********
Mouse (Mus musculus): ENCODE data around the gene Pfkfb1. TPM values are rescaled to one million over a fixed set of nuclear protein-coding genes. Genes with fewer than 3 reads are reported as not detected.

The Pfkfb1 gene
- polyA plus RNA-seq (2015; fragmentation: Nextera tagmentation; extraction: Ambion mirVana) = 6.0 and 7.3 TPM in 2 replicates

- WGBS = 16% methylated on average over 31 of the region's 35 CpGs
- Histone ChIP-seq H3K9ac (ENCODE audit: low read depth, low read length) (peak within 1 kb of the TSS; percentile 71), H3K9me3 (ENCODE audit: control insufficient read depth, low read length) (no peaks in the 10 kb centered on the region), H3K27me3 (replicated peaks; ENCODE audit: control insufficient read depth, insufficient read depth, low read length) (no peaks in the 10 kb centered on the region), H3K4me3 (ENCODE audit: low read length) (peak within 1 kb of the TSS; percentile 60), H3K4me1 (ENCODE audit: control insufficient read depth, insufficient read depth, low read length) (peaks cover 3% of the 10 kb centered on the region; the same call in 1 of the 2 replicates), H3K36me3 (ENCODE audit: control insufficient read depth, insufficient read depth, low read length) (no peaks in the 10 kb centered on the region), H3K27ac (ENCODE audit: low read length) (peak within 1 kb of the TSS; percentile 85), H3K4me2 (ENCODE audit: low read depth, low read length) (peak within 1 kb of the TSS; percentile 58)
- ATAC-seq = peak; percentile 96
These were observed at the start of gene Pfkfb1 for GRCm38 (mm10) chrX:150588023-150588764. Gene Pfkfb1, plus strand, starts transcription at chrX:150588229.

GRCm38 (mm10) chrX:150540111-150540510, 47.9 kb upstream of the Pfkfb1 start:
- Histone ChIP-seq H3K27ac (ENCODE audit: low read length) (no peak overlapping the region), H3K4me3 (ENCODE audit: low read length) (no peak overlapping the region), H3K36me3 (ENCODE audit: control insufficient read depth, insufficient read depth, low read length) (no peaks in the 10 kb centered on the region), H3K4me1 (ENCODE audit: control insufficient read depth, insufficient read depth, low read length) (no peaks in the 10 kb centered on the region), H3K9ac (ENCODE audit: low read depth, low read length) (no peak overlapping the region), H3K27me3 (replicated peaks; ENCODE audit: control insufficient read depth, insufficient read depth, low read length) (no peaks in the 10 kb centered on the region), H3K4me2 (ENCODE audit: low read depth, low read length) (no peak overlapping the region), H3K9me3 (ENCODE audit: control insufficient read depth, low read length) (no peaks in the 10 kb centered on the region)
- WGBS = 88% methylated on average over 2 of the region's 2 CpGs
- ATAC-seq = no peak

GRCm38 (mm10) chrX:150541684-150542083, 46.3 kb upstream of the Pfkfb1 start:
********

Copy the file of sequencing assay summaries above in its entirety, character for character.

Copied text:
Mouse (Mus musculus): ENCODE data around the gene Pfkfb1. TPM values are rescaled to one million over a fixed set of nuclear protein-coding genes. Genes with fewer than 3 reads are reported as not detected.

The Pfkfb1 gene
- polyA plus RNA-seq (2015; fragmentation: Nextera tagmentation; extraction: Ambion mirVana) = 6.0 and 7.3 TPM in 2 replicates

- WGBS = 16% methylated on average over 31 of the region's 35 CpGs
- Histone ChIP-seq H3K9ac (ENCODE audit: low read depth, low read length) (peak within 1 kb of the TSS; percentile 71), H3K9me3 (ENCODE audit: control insufficient read depth, low read length) (no peaks in the 10 kb centered on the region), H3K27me3 (replicated peaks; ENCODE audit: control insufficient read depth, insufficient read depth, low read length) (no peaks in the 10 kb centered on the region), H3K4me3 (ENCODE audit: low read length) (peak within 1 kb of the TSS; percentile 60), H3K4me1 (ENCODE audit: control insufficient read depth, insufficient read depth, low read length) (peaks cover 3% of the 10 kb centered on the region; the same call in 1 of the 2 replicates), H3K36me3 (ENCODE audit: control insufficient read depth, insufficient read depth, low read length) (no peaks in the 10 kb centered on the region), H3K27ac (ENCODE audit: low read length) (peak within 1 kb of the TSS; percentile 85), H3K4me2 (ENCODE audit: low read depth, low read length) (peak within 1 kb of the TSS; percentile 58)
- ATAC-seq = peak; percentile 96
These were observed at the start of gene Pfkfb1 for GRCm38 (mm10) chrX:150588023-150588764. Gene Pfkfb1, plus strand, starts transcription at chrX:150588229.

GRCm38 (mm10) chrX:150540111-150540510, 47.9 kb upstream of the Pfkfb1 start:
- Histone ChIP-seq H3K27ac (ENCODE audit: low read length) (no peak overlapping the region), H3K4me3 (ENCODE audit: low read length) (no peak overlapping the region), H3K36me3 (ENCODE audit: control insufficient read depth, insufficient read depth, low read length) (no peaks in the 10 kb centered on the region), H3K4me1 (ENCODE audit: control insufficient read depth, insufficient read depth, low read length) (no peaks in the 10 kb centered on the region), H3K9ac (ENCODE audit: low read depth, low read length) (no peak overlapping the region), H3K27me3 (replicated peaks; ENCODE audit: control insufficient read depth, insufficient read depth, low read length) (no peaks in the 10 kb centered on the region), H3K4me2 (ENCODE audit: low read depth, low read length) (no peak overlapping the region), H3K9me3 (ENCODE audit: control insufficient read depth, low read length) (no peaks in the 10 kb centered on the region)
- WGBS = 88% methylated on average over 2 of the region's 2 CpGs
- ATAC-seq = no peak

GRCm38 (mm10) chrX:150541684-150542083, 46.3 kb upstream of the Pfkfb1 start: